Calling on the Myanmar Government to Act

The ongoing repression of Rohingyas and attacks on civic space undermine the legitimacy of Myanmar’s upcoming election and the protections of fundamental human rights. The Government of Myanmar must take immediate steps to protect the rights to freedom of expression, peaceful assembly, and association for all people in the country. These include:

  • Amend restrictive laws that criminalize peaceful protests, and drop criminal charges and set aside convictions for students and activists expressing their views on the Government
  • Recognize media workers as “essential” and exempt from stay-at-home orders to allow them to report on the election and other matters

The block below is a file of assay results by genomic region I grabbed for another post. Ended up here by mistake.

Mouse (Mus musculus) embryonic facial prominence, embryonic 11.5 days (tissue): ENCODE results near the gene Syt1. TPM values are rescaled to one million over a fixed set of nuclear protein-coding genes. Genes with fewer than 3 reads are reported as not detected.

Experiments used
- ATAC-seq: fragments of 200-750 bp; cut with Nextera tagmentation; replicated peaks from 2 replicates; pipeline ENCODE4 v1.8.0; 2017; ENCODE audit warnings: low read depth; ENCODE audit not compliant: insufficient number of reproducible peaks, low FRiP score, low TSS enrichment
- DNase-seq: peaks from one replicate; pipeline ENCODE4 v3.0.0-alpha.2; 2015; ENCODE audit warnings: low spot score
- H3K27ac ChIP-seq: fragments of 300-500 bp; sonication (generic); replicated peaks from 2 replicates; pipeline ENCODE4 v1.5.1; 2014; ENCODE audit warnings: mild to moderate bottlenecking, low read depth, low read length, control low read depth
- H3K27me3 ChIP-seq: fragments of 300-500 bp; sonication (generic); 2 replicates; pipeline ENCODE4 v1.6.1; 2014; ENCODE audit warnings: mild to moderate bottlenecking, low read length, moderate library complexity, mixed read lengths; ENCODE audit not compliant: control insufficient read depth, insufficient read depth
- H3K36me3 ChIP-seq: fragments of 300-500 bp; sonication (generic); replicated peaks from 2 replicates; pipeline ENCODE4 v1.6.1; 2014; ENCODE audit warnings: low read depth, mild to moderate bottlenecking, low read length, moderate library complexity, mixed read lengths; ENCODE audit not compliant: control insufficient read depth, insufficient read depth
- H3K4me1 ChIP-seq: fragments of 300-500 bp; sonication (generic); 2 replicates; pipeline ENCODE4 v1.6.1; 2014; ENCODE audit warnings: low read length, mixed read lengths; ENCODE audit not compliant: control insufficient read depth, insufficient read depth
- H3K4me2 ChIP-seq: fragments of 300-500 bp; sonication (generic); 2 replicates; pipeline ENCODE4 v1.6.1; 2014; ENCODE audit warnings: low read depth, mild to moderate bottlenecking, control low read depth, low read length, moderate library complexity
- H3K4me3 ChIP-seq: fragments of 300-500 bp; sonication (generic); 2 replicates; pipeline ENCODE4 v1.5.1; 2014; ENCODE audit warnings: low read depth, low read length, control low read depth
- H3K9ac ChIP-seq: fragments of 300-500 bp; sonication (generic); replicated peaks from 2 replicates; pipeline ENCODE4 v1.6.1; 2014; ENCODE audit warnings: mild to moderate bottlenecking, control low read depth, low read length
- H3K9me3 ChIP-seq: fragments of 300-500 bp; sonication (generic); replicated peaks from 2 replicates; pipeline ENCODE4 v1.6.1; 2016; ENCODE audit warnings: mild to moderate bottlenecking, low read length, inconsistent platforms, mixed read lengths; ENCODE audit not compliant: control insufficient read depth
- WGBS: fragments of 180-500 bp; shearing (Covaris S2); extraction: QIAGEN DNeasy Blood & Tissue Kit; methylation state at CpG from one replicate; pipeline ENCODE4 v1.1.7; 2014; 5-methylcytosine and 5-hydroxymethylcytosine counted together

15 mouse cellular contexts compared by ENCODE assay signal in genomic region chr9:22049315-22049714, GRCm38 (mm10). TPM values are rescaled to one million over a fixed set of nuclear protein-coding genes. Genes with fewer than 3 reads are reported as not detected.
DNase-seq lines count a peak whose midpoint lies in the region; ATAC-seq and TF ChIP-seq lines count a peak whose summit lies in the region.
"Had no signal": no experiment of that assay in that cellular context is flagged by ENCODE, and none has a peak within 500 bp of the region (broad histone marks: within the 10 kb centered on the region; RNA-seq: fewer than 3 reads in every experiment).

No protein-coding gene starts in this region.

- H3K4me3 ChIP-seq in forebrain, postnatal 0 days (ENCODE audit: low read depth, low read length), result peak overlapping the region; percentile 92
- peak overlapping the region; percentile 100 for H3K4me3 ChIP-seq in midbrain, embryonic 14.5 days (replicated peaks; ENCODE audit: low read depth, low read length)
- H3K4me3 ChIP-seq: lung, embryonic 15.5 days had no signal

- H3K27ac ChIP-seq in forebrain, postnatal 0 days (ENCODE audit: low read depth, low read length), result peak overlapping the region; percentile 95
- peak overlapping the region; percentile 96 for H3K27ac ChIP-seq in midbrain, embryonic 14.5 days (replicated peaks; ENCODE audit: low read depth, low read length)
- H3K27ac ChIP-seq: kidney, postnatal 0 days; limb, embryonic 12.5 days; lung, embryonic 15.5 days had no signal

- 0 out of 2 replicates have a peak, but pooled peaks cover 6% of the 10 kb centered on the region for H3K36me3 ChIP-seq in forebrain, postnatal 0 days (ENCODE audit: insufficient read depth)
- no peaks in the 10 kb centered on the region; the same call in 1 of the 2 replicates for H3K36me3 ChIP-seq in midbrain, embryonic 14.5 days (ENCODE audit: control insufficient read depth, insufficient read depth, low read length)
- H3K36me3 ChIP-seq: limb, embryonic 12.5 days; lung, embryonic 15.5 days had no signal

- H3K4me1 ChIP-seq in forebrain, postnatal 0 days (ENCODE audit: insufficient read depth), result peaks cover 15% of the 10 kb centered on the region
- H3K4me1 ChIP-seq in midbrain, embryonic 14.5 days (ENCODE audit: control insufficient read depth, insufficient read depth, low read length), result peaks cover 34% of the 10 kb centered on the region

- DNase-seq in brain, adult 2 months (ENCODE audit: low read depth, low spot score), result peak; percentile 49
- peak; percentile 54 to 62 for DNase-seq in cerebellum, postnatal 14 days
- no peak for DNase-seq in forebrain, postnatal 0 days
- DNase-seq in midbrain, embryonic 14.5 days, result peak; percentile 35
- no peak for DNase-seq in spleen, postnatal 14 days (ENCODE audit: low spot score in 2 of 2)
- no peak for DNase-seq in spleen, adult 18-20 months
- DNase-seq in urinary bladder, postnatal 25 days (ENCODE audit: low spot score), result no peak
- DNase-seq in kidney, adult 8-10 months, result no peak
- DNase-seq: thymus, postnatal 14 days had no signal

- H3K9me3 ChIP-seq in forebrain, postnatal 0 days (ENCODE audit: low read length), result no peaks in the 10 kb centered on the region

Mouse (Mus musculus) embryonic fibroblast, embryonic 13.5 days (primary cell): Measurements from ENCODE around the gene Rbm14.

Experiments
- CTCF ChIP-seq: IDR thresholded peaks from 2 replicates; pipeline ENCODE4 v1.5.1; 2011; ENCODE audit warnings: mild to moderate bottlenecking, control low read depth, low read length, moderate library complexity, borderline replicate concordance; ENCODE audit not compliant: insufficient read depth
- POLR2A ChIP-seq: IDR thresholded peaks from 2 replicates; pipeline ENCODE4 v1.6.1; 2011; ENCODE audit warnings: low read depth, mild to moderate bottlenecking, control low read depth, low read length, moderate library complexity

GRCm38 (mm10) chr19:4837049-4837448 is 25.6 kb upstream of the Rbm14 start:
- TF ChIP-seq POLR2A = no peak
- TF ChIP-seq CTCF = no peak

• End government censorship of campaign speeches and materials
  • Lift internet restrictions in Rakhine and Chin States that prevent people from accessing information and participating in freely exchanging ideas
  • Reform laws that deny Rohingyas full citizenship and that prevent them from voting and standing for election, and lift all other restrictions affecting their freedom of movement and other fundamental human rights.

Addressing these much-needed reforms will be a first step for the Government to ensure the protection of fundamental human rights, and the freedom and fairness of Myanmar’s elections in the future.